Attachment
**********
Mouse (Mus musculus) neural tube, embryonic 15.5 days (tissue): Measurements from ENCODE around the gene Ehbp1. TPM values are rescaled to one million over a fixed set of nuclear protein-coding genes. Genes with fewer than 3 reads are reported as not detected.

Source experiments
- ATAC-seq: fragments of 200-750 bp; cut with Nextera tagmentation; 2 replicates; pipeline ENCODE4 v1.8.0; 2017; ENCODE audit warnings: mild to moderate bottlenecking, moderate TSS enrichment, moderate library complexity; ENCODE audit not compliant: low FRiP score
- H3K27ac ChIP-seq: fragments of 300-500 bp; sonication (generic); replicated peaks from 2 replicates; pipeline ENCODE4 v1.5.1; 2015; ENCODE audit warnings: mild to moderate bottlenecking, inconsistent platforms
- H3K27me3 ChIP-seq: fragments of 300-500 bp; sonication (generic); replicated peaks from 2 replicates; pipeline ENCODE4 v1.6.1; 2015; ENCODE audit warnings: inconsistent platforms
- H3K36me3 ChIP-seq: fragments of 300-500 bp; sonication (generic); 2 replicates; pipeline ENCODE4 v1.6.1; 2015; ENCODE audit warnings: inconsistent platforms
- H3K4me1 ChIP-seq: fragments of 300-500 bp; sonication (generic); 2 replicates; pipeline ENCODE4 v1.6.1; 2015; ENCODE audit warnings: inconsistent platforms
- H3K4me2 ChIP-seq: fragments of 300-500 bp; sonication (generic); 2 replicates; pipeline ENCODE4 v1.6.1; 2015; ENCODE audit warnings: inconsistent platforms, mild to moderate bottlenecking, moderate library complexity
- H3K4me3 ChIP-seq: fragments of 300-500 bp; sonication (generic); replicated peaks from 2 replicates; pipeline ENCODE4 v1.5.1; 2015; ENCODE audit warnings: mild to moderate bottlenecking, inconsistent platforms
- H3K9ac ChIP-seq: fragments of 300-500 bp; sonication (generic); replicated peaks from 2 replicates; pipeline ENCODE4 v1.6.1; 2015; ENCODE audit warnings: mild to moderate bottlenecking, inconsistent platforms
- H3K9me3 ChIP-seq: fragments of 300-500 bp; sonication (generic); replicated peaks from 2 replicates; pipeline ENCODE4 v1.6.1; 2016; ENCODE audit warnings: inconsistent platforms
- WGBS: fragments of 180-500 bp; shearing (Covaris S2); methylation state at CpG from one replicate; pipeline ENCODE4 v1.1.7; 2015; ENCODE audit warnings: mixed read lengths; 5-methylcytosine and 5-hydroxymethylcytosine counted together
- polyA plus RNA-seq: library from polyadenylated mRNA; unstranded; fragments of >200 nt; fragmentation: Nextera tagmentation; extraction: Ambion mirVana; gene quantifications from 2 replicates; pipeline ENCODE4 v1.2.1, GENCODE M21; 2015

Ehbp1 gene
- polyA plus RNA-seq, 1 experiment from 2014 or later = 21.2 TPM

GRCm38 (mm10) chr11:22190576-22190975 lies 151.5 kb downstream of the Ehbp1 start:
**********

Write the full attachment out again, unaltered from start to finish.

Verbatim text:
Mouse (Mus musculus) neural tube, embryonic 15.5 days (tissue): Measurements from ENCODE around the gene Ehbp1. TPM values are rescaled to one million over a fixed set of nuclear protein-coding genes. Genes with fewer than 3 reads are reported as not detected.

Source experiments
- ATAC-seq: fragments of 200-750 bp; cut with Nextera tagmentation; 2 replicates; pipeline ENCODE4 v1.8.0; 2017; ENCODE audit warnings: mild to moderate bottlenecking, moderate TSS enrichment, moderate library complexity; ENCODE audit not compliant: low FRiP score
- H3K27ac ChIP-seq: fragments of 300-500 bp; sonication (generic); replicated peaks from 2 replicates; pipeline ENCODE4 v1.5.1; 2015; ENCODE audit warnings: mild to moderate bottlenecking, inconsistent platforms
- H3K27me3 ChIP-seq: fragments of 300-500 bp; sonication (generic); replicated peaks from 2 replicates; pipeline ENCODE4 v1.6.1; 2015; ENCODE audit warnings: inconsistent platforms
- H3K36me3 ChIP-seq: fragments of 300-500 bp; sonication (generic); 2 replicates; pipeline ENCODE4 v1.6.1; 2015; ENCODE audit warnings: inconsistent platforms
- H3K4me1 ChIP-seq: fragments of 300-500 bp; sonication (generic); 2 replicates; pipeline ENCODE4 v1.6.1; 2015; ENCODE audit warnings: inconsistent platforms
- H3K4me2 ChIP-seq: fragments of 300-500 bp; sonication (generic); 2 replicates; pipeline ENCODE4 v1.6.1; 2015; ENCODE audit warnings: inconsistent platforms, mild to moderate bottlenecking, moderate library complexity
- H3K4me3 ChIP-seq: fragments of 300-500 bp; sonication (generic); replicated peaks from 2 replicates; pipeline ENCODE4 v1.5.1; 2015; ENCODE audit warnings: mild to moderate bottlenecking, inconsistent platforms
- H3K9ac ChIP-seq: fragments of 300-500 bp; sonication (generic); replicated peaks from 2 replicates; pipeline ENCODE4 v1.6.1; 2015; ENCODE audit warnings: mild to moderate bottlenecking, inconsistent platforms
- H3K9me3 ChIP-seq: fragments of 300-500 bp; sonication (generic); replicated peaks from 2 replicates; pipeline ENCODE4 v1.6.1; 2016; ENCODE audit warnings: inconsistent platforms
- WGBS: fragments of 180-500 bp; shearing (Covaris S2); methylation state at CpG from one replicate; pipeline ENCODE4 v1.1.7; 2015; ENCODE audit warnings: mixed read lengths; 5-methylcytosine and 5-hydroxymethylcytosine counted together
- polyA plus RNA-seq: library from polyadenylated mRNA; unstranded; fragments of >200 nt; fragmentation: Nextera tagmentation; extraction: Ambion mirVana; gene quantifications from 2 replicates; pipeline ENCODE4 v1.2.1, GENCODE M21; 2015

Ehbp1 gene
- polyA plus RNA-seq, 1 experiment from 2014 or later = 21.2 TPM

GRCm38 (mm10) chr11:22190576-22190975 lies 151.5 kb downstream of the Ehbp1 start: